Understanding these factors will help shape your outdoor kitchen design, and even open up new possibilities, such as taking advantage of a great mountain view. (Don’t lose heart—with careful planning, even a small backyard can support a great outdoor kitchen design!)
2. Determine your kitchen’s layout and size
Once you know the usable space in your backyard and what features you want, you can start getting specific about size and dimensions.
First, determine the “zones” in your outdoor kitchen. This is a major factor in determining the kitchen layout—from both a safety and a convenience point of view.
The Hot Zone
The Dry Zone
The Wet Zone
The Cold Zone
The Seating Area
Once you know your Zones, you can plan the kitchen layout, and start getting specific about how much counter space you’ll need. Here are a few guidelines for safety and convenience:
- 36” of continuous counter space for your Dry Zone (prep area)
- 24” of counter space on one side of a grill or pizza oven and 12” on the other (this can count as part of the Dry Zone)
- 18” of counter space on either side of an outdoor sink
- 12” counter space on either side of a side burner
You can include more counter space than this if you’d like. Just note that more materials will bring up your costs—and can mean more walking from one side of your kitchen to the other.
Read more: Planning the size of your outdoor kitchen
3. Choose your appliances
Once you’re pretty well settled on the general design, it’s time to decide on the style and sizes of your appliances. This will allow you to get more accurate measurements for your kitchen design.
You may even want to pick out the exact models for your key appliances, such as a pizza oven, while just choosing which standard dimensions you’ll want for others, such as a mini refrigerator. You’ll want to pay special attention to finding the right grill—after all, it’s the heart of your outdoor kitchen and will get the most use!
Consider whether any of your appliances will require insulation, vents, or fans. Don’t forget about things like gas lines, if you don’t want a refillable propane tank on the site, and plumbing if you plan to have an outdoor kitchen sink.
Be sure any appliance you choose is graded for outdoor use and is rust resistant. In general, 304-graded stainless steel is going to be your best option.
4. Choose your finishes
Once you’ve gotten your layout and appliances figured out, you can start making decisions on your preferred aesthetic.
Of course, choosing finishes for an outdoor kitchen is very different than designing an indoor kitchen, since everything must be able to withstand rain, direct sunlight, and extreme temperatures. Any metal used (even for drawer knobs) should be rust-resistant, and wood finishes should be treated to be weather-resistant—or avoided all together.
Special care should be taken in choosing the countertop material, since this makes up the largest exposed area of your kitchen and creates the biggest visual effect. Your choice depends both on your budget and your personal taste. Popular options for outdoor kitchen countertops include:
- Polished granite
- Sealed Concrete
- Composite or laminate (will need additional protection during the winter or heavy rains)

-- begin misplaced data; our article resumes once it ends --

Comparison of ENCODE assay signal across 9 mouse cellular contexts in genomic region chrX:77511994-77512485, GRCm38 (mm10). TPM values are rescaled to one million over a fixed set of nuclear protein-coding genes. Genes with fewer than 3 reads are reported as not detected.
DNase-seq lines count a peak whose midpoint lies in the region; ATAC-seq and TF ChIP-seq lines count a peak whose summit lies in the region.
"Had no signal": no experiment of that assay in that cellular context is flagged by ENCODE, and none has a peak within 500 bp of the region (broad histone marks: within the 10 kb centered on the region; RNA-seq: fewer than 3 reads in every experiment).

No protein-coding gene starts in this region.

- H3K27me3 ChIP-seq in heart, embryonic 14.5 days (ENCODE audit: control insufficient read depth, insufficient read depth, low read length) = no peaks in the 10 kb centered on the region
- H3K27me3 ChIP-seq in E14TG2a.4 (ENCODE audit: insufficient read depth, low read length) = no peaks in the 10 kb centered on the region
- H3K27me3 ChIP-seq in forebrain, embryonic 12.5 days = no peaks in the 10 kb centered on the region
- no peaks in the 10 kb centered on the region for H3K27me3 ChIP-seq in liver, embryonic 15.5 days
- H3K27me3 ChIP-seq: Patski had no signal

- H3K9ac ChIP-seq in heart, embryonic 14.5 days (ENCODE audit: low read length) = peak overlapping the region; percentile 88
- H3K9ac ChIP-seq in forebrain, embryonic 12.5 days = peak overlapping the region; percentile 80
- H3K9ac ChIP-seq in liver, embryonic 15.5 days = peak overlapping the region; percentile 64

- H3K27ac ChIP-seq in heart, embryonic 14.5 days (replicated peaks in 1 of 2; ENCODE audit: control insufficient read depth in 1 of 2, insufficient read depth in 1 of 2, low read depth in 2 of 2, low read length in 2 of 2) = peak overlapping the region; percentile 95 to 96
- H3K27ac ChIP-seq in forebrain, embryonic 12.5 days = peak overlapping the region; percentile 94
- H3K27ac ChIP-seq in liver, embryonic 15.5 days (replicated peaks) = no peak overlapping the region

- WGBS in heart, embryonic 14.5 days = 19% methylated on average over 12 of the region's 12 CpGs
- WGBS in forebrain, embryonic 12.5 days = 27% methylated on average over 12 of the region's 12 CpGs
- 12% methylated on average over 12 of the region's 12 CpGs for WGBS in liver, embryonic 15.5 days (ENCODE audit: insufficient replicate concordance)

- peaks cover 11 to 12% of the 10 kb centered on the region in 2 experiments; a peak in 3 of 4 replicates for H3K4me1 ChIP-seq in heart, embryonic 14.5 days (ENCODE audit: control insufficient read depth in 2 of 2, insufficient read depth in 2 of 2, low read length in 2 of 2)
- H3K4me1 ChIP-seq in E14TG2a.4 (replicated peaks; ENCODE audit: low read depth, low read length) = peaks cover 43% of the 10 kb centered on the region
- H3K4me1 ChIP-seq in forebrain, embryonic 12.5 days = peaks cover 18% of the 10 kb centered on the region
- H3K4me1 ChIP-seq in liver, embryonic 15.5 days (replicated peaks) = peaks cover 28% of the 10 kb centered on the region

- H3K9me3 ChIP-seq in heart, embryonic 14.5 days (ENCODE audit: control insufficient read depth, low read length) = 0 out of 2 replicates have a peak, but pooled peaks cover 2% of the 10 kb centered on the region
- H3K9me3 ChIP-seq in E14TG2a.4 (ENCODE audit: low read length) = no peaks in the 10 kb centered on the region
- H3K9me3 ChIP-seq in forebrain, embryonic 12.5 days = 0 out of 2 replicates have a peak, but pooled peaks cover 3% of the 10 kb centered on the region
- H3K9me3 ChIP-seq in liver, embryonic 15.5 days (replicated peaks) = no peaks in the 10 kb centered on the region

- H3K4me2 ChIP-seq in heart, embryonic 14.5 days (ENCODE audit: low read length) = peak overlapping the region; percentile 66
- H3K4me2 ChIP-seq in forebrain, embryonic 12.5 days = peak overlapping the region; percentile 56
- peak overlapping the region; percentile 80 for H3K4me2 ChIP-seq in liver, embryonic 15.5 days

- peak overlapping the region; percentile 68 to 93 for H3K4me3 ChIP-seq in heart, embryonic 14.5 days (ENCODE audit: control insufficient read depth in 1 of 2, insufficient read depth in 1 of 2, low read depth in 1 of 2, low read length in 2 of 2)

5. Get your blueprints nailed down
Before you can move on to the building phase, you’ll need to have blueprints prepared that measure everything accurately, right down to the tiniest details. This will allow you to identify any trouble spots (such as difficulty fitting an appliance into the design), plus make it possible for you or a contractor to actually build your vision.
You don’t want any guesswork here—no sketches on a napkin at this point in the game! Invest in a CAD-style architectural drawing program if you need to. Better yet, work with a professional designer who can ensure you have a workable plan.
Here’s where the dream becomes reality. Be honest about how much you’d like to be involved with construction, installation, and putting on those finishing touches. You’ll want to find a contractor who’s willing to let you be as involved (or uninvolved) as you like, so you’ll enjoy the whole process.
1. Decide how much of the building you’d like to do.
Some people are the DIY type that like to be involved in every aspect of a home improvement project. Others prefer to let contractors do the heavy building and appliance installation, but want to be involved with aesthetic additions. Still others are happy to let the professionals work while they plan their inauguration cookout.
Whatever your style, find a contractor who will let you be as hands-on or hands-off as you like.
2. Find the right contractor
Finally, you’ll want to find an outdoor kitchen contractor who will not only bring your vision to life, but put the same care and attention to detail into it as you would. You’ll want someone who doesn’t take shortcuts and uses high-quality, weather-resistant materials that will last for years to come.
At Unlimited Outdoor Kitchen, we build sturdy kitchens with welded steel frames (to prevent fire and earthquake damage), use mold-resistant and rust-proof materials, and work with local suppliers to give our customers access to high-quality finishes and appliances.
We provide as much (or as little) design, construction, and installation help as you want, and offer free, to-the-penny estimates before we start work.